New Jersey HS football passes bill to drastically limit full-contact practice hours

Photo: Alexandra Pais/Asbury Park Press correspondent

New Jersey high school football officials voted Wednesday to implement the most restrictive contact limitations during practice at any level of the sport.

The New Jersey State Interscholastic Athletic Association passed a bill that reduces in-season full-contact limits from 90 minutes per week to 15 minutes and preseason full-contact hours from unlimited to six.

“The image of the ‘rub some dirt on it’ football coach is really one of the past,” said Chuck Klaus, former president and current board member of the NJSIAA executive committee. “They want their kids to succeed, they want them to do well, but ultimately they want them healthy and safe.”

Will restrictions on contact eventually extend beyond New Jersey? Practice Like Pros, an advocacy group that proposed the bill, is in discussion with high school football associations from seven other states that the organization has either presented to or has a presentation scheduled.

At the top of the list is Michigan, which is nearing approval for similar restrictions to New Jersey. The representative council is expected to meet in May to discuss.

Though the bill minimizes full-contact allowances, the NJSIAA and the New Jersey Football Coaches’ Association don’t think practices will be altered significantly.

NJFCA president John Fiore said the definition of “full-contact” established by Practice Like Pros will create an easy transition for coaches.

“When we went and did the data over a year’s time on how much full contact we were doing based on [the] definition, it wasn’t difficult to get them to the 30 minutes a week during the season and six hours during the preseason,” Fiore said in November.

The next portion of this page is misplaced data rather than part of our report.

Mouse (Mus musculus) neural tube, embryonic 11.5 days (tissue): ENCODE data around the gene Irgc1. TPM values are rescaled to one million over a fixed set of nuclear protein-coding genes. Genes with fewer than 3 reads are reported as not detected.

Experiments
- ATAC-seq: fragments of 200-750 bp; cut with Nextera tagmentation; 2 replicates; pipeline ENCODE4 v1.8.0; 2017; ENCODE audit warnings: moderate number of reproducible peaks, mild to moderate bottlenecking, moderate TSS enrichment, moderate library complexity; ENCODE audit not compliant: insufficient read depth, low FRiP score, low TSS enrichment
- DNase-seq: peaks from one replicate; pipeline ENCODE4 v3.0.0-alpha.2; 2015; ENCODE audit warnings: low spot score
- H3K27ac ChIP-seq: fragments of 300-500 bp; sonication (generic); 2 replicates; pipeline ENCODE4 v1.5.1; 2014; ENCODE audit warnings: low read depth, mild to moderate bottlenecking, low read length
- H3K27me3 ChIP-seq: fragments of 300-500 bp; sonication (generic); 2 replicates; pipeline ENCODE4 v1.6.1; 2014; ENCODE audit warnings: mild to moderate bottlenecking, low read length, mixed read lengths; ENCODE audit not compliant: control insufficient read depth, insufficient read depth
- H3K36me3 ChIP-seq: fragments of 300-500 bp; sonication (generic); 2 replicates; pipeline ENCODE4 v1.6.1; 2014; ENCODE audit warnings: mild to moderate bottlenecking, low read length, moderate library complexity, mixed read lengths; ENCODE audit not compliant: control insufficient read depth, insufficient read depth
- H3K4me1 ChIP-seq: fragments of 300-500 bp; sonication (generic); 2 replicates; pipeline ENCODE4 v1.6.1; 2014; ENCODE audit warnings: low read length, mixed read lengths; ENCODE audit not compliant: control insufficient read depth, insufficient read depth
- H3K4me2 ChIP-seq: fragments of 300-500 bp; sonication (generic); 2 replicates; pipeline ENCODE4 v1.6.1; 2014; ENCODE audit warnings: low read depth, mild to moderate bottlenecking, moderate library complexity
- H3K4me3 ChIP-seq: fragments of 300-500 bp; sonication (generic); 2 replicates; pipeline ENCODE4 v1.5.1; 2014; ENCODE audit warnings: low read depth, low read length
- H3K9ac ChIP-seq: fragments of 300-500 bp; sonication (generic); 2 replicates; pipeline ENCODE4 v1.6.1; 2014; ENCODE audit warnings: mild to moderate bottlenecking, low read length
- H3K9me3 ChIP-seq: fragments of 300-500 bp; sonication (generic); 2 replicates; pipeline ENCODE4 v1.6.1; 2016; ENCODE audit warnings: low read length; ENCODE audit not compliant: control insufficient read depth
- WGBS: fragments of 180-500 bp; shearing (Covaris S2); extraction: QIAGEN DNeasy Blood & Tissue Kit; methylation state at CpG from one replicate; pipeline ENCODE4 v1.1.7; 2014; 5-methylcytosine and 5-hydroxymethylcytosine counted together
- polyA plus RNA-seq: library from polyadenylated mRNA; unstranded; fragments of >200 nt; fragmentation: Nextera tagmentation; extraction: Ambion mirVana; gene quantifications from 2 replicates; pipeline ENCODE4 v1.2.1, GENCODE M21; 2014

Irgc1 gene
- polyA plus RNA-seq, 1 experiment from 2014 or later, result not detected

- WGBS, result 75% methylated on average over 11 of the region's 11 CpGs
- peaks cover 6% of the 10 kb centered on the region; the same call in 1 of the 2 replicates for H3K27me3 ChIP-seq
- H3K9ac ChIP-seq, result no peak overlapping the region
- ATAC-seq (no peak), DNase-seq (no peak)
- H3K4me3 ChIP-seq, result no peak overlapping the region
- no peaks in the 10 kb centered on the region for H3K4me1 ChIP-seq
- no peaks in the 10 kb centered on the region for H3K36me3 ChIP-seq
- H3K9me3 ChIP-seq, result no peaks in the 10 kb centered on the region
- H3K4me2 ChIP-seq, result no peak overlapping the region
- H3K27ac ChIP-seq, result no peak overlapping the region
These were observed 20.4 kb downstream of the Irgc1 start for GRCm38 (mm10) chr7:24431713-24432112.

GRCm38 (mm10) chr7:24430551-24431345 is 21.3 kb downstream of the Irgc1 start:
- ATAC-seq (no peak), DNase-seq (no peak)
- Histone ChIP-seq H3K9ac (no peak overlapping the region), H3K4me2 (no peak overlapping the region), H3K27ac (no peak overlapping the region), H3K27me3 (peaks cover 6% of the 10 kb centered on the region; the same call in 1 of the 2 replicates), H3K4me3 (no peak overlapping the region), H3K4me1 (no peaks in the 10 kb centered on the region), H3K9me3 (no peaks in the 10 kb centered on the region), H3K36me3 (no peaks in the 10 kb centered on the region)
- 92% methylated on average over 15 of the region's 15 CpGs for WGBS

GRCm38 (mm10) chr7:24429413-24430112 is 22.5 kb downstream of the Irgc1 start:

Practice Like Pros president Terry O’Neil encourages using the “thud” technique in practices in which the defender wraps up a ballcarrier without taking him to the ground.

When his organization presents this concept to state associations, it uses film from the Seattle Seahawks, Jacksonville Jaguars and Rutgers to show how teams at higher levels develop tackling skills without full-contact practice.

“This is the revelation moment for most high school coaches to realize how much real work they can get done without tackling player-on-player,” O’Neil said in November.

Kevin Carty Jr., a football coach and board member of the NJSIAA, doesn’t think it will take much adjustment.

“I think we’ve been trying to do this on our own,” he said. “This is just going to make sure that it’s the case throughout the state.”

Like New Jersey, most Michigan schools in the state follow similar guidelines at practices already, Michigan High School Athletic Association executive director Mark Uyl said.

But this bill would better measure “full-contact” instead of making coaches discern how to characterize a live-player drill.

“Adding the thud concept into our definitions was very, very important,” Uyl said. “The thud situation, there’s not a physical winner or loser, nobody’s being taken to the ground. . . . We really needed those three levels: live, thud, and then obviously, contact that isn’t player-to-player.”

In doing so, the MHSAA and Michigan High School Football Coaches Association are confident players will be safer and healthier without sacrificing technique.

“An analogy that detractors often will use is if you want kids to be stronger, you need to lift weights every other day, that you’ve gotta continue to kind of build that load up or else they’re not going to be ready,” Uyl said.

“Contact in football really doesn’t work that way, it’s not a case of, ‘Well the more we hit, the more often that we hit, the more proficient our kids are going to be.’ It’s finding that right balance.”

O’Neil is cautiously optimistic that with Michigan and New Jersey on board, other states will be inclined to follow.

“We’re hopeful that approval in New Jersey and Michigan will trigger full consideration in several other states,” he said.

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